Webb telescope captures most detailed look at Neptune’s rings in decades

Neptune Webb
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From NASA:

Neptune has fascinated researchers since its discovery in 1846. Located 30 times farther from the Sun than Earth, Neptune orbits in the remote, dark region of the outer solar system. At that extreme distance, the Sun is so small and faint that high noon on Neptune is similar to a dim twilight on Earth.

This planet is characterized as an ice giant due to the chemical make-up of its interior. Compared to the gas giants, Jupiter and Saturn, Neptune is much richer in elements heavier than hydrogen and helium. This is readily apparent in Neptune’s signature blue appearance in Hubble Space Telescope images at visible wavelengths, caused by small amounts of gaseous methane.

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Webb’s Near-Infrared Camera (NIRCam) images objects in the near-infrared range from 0.6 to 5 microns, so Neptune does not appear blue to Webb. In fact, the methane gas so strongly absorbs red and infrared light that the planet is quite dark at these near-infrared wavelengths, except where high-altitude clouds are present. Such methane-ice clouds are prominent as bright streaks and spots, which reflect sunlight before it is absorbed by methane gas. Images from other observatories, including the Hubble Space Telescope and the W.M. Keck Observatory, have recorded these rapidly evolving cloud features over the years.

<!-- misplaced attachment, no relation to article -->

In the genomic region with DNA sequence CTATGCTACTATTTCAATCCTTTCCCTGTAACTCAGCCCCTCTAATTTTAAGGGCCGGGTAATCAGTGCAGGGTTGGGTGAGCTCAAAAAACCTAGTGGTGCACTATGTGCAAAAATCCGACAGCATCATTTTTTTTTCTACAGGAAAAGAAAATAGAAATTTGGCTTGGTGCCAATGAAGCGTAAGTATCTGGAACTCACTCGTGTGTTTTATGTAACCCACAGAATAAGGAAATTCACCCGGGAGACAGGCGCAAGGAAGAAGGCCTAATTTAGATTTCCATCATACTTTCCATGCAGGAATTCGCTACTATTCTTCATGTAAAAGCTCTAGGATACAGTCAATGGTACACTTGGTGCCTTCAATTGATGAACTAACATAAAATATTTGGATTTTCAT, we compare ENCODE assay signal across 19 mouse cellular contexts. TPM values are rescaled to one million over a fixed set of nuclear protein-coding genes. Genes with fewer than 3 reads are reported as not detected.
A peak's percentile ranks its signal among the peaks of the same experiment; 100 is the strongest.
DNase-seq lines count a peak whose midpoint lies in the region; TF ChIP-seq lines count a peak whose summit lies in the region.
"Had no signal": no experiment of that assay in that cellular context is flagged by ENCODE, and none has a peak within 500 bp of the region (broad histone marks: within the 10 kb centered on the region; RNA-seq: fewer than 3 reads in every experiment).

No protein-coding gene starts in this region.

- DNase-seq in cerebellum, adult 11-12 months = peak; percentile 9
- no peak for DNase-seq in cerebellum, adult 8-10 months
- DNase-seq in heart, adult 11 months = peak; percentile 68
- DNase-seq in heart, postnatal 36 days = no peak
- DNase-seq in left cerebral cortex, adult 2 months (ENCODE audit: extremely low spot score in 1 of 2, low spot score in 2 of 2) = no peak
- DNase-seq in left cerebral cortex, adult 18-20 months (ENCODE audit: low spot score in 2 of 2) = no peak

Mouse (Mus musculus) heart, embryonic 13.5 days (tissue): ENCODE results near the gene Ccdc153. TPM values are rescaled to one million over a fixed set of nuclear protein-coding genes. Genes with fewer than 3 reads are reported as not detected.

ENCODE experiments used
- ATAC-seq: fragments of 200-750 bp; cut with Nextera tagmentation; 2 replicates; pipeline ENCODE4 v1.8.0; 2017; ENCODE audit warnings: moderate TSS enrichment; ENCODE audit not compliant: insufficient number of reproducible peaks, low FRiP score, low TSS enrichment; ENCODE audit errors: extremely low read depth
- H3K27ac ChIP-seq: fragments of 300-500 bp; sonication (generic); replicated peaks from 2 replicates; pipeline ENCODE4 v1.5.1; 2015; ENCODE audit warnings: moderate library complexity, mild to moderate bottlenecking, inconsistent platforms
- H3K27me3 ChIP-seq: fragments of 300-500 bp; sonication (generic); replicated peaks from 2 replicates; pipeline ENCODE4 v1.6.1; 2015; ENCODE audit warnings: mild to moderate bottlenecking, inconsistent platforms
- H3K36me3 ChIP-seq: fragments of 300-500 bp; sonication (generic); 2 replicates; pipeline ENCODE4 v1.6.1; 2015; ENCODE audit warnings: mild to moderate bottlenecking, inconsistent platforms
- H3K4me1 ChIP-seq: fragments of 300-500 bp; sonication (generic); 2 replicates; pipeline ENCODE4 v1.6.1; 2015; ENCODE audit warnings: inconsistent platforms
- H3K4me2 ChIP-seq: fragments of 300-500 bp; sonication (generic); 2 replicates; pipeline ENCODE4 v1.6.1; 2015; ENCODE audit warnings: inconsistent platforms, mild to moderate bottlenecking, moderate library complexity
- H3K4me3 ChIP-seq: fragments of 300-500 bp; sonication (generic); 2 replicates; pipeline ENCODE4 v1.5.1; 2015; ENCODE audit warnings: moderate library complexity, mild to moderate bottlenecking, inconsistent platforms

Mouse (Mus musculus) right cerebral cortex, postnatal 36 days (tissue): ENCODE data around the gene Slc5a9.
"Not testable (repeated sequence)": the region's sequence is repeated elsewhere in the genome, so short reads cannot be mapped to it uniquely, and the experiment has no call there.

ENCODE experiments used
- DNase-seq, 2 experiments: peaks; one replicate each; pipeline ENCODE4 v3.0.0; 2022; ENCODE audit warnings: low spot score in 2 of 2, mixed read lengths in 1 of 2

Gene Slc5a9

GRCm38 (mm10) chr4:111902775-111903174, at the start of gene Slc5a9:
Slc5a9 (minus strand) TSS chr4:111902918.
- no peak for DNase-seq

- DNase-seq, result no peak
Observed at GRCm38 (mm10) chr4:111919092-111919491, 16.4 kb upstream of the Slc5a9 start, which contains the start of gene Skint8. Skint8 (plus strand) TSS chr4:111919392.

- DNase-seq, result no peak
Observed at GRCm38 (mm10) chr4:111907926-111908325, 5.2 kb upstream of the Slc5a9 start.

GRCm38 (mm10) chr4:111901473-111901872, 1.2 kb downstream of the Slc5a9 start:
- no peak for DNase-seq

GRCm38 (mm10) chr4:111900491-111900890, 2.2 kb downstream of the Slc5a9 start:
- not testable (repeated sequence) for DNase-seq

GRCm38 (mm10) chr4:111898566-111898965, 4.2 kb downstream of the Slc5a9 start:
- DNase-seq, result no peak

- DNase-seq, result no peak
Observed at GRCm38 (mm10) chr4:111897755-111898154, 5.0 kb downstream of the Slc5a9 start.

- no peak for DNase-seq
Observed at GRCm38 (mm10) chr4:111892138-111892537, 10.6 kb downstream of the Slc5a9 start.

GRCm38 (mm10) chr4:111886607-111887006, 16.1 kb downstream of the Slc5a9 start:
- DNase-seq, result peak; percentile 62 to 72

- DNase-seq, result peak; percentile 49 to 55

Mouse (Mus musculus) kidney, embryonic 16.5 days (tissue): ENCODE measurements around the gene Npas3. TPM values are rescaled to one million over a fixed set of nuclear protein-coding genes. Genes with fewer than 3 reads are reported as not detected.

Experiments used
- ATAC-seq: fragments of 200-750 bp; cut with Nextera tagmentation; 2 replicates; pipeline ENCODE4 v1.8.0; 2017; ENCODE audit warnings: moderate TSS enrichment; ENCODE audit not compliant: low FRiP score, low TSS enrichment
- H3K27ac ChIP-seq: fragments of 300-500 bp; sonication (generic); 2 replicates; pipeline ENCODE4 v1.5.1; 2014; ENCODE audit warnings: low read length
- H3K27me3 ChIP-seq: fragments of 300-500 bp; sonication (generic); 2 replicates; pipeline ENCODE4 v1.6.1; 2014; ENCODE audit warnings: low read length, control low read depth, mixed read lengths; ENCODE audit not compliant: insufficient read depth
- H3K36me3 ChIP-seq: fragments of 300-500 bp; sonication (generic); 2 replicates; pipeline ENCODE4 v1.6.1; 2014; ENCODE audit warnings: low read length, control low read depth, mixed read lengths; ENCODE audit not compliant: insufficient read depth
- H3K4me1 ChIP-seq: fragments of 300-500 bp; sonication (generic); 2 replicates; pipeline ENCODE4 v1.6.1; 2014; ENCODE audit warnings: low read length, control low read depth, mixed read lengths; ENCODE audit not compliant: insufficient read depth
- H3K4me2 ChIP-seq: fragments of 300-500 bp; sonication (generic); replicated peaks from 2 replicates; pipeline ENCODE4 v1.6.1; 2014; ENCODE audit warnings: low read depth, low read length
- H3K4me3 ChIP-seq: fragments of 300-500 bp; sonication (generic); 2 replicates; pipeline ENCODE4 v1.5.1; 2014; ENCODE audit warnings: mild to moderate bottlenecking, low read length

More subtly, a thin line of brightness circling the planet’s equator could be a visual signature of global atmospheric circulation that powers Neptune’s winds and storms. The atmosphere descends and warms at the equator, and thus glows at infrared wavelengths more than the surrounding, cooler gases.

Neptune’s 164-year orbit means its northern pole, at the top of this image, is just out of view for astronomers, but the Webb images hint at an intriguing brightness in that area. A previously-known vortex at the southern pole is evident in Webb’s view, but for the first time Webb has revealed a continuous band of high-latitude clouds surrounding it.

Webb also captured seven of Neptune’s 14 known moons. Dominating this Webb portrait of Neptune is a very bright point of light sporting the signature diffraction spikes seen in many of Webb’s images, but this is not a star. Rather, this is Neptune’s large and unusual moon, Triton.

Covered in a frozen sheen of condensed nitrogen, Triton reflects an average of 70 percent of the sunlight that hits it. It far outshines Neptune in this image because the planet’s atmosphere is darkened by methane absorption at these near-infrared wavelengths. Triton orbits Neptune in an unusual backward (retrograde) orbit, leading astronomers to speculate that this moon was originally a Kuiper belt object that was gravitationally captured by Neptune. Additional Webb studies of both Triton and Neptune are planned in the coming year.

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